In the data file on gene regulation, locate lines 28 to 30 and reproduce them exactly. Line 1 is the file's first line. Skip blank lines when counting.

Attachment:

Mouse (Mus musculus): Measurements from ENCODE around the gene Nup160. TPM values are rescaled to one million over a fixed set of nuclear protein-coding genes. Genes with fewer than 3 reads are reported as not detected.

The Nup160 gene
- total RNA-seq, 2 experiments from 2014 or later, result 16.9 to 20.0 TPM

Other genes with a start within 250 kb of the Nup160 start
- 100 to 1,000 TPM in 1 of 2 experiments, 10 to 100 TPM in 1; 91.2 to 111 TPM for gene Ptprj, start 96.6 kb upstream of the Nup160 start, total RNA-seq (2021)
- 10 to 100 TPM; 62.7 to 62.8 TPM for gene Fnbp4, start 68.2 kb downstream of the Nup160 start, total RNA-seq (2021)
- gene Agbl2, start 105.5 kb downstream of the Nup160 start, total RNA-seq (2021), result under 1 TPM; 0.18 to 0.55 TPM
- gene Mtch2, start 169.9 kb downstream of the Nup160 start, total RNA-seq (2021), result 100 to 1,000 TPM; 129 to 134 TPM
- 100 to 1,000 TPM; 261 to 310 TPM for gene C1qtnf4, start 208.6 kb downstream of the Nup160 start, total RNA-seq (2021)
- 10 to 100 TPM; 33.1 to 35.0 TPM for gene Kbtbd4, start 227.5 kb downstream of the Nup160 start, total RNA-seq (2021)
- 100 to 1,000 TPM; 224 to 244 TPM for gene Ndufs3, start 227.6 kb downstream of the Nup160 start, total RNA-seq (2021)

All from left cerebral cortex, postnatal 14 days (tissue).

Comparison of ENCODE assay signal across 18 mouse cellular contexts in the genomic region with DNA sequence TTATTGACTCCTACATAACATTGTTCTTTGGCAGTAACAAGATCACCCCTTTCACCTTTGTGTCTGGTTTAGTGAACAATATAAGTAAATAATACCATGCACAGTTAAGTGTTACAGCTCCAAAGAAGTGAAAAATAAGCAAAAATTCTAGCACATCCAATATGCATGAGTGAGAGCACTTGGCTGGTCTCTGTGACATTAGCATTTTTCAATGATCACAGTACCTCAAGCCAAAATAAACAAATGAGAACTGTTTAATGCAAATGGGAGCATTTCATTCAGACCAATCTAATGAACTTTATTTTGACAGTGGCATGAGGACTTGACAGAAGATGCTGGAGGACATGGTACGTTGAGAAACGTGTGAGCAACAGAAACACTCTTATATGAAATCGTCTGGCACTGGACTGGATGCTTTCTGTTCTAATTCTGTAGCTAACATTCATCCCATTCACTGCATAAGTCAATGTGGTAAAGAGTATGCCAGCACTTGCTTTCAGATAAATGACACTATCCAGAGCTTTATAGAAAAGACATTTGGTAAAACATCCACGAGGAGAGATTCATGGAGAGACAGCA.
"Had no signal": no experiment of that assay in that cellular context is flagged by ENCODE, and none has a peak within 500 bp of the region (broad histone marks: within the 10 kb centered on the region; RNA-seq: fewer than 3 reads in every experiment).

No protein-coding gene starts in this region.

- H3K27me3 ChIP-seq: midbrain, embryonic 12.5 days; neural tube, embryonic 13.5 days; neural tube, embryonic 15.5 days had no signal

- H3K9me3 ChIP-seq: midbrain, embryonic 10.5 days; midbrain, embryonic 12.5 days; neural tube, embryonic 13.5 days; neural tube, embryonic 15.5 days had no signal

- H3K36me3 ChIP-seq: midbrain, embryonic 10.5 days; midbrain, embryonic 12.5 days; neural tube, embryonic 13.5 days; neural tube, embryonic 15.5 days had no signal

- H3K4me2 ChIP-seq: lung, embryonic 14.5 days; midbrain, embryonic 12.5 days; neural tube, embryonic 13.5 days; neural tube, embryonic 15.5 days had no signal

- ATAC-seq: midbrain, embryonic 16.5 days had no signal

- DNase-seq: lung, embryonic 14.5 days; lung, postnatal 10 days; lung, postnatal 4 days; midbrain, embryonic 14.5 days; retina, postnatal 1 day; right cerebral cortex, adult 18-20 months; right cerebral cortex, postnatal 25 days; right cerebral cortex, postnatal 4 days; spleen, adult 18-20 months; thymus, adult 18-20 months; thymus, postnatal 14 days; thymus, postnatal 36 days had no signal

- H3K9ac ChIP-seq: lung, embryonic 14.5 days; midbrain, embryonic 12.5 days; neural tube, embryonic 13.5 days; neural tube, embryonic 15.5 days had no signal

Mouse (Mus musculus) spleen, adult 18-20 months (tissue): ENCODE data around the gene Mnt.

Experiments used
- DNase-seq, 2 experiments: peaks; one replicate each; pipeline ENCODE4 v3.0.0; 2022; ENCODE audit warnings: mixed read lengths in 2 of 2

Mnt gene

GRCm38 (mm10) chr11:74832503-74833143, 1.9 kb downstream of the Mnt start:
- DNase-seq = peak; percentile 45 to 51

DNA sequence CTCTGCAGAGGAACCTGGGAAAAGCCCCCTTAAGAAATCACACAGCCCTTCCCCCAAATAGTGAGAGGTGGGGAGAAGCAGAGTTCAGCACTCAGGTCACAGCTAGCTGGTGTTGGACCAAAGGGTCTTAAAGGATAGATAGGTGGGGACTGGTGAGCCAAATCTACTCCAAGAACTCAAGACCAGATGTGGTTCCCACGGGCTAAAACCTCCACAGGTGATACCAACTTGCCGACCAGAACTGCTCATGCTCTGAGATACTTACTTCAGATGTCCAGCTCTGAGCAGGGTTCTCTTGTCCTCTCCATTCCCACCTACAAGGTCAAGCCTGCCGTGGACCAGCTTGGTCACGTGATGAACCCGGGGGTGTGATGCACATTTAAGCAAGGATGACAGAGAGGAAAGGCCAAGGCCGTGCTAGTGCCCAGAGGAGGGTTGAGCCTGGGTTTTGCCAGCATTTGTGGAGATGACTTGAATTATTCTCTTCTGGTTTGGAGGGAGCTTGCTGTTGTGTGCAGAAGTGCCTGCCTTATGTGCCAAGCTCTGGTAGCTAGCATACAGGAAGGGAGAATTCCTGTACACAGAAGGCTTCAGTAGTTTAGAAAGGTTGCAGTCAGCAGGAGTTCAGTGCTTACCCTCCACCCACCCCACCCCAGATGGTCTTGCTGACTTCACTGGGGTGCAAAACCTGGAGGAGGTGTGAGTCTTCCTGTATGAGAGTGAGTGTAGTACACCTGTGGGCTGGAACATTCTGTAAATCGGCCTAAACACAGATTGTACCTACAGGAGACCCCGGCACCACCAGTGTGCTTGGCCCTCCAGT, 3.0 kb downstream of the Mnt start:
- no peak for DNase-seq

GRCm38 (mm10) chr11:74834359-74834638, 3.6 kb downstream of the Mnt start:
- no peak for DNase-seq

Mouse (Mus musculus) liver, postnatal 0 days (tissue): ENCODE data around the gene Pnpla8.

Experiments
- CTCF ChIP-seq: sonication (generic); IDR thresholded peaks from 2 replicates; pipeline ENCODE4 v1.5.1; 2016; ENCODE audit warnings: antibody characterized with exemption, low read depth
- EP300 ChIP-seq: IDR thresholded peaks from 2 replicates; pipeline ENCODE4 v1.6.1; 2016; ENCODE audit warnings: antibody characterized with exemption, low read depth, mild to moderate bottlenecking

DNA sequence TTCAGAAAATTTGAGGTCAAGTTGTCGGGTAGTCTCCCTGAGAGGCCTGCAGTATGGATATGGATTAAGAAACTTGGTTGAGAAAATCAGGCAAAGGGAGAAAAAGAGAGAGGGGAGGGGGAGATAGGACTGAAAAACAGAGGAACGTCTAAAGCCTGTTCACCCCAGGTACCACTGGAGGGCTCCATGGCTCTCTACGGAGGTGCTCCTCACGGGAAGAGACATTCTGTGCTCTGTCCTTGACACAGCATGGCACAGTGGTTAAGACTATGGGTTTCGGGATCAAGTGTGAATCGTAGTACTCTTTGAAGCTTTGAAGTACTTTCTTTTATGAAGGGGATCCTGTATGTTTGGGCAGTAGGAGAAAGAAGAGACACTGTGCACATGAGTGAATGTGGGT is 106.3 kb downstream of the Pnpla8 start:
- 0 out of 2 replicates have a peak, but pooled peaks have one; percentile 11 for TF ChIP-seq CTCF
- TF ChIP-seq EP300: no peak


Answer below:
- DNase-seq = peak; percentile 45 to 51

DNA sequence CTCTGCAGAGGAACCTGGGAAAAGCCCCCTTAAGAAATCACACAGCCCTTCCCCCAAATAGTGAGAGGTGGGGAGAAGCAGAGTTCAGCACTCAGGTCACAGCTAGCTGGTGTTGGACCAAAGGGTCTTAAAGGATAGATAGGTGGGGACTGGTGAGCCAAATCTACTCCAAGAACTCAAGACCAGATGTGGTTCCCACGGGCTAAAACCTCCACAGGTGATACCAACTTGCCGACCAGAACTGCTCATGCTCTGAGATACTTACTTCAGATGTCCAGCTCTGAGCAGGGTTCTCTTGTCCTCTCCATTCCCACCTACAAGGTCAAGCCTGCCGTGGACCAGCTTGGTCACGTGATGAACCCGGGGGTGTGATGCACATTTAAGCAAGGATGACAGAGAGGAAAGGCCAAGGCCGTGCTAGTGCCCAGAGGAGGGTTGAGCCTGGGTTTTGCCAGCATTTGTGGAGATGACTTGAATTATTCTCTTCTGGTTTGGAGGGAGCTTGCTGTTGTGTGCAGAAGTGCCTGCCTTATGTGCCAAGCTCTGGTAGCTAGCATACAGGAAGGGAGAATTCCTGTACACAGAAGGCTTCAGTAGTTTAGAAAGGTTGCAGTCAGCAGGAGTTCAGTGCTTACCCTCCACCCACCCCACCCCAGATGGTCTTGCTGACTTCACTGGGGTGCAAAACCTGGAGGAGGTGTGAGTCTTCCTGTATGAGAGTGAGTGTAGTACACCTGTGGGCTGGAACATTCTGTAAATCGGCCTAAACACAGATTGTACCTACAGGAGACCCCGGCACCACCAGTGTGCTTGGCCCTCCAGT, 3.0 kb downstream of the Mnt start:
- no peak for DNase-seq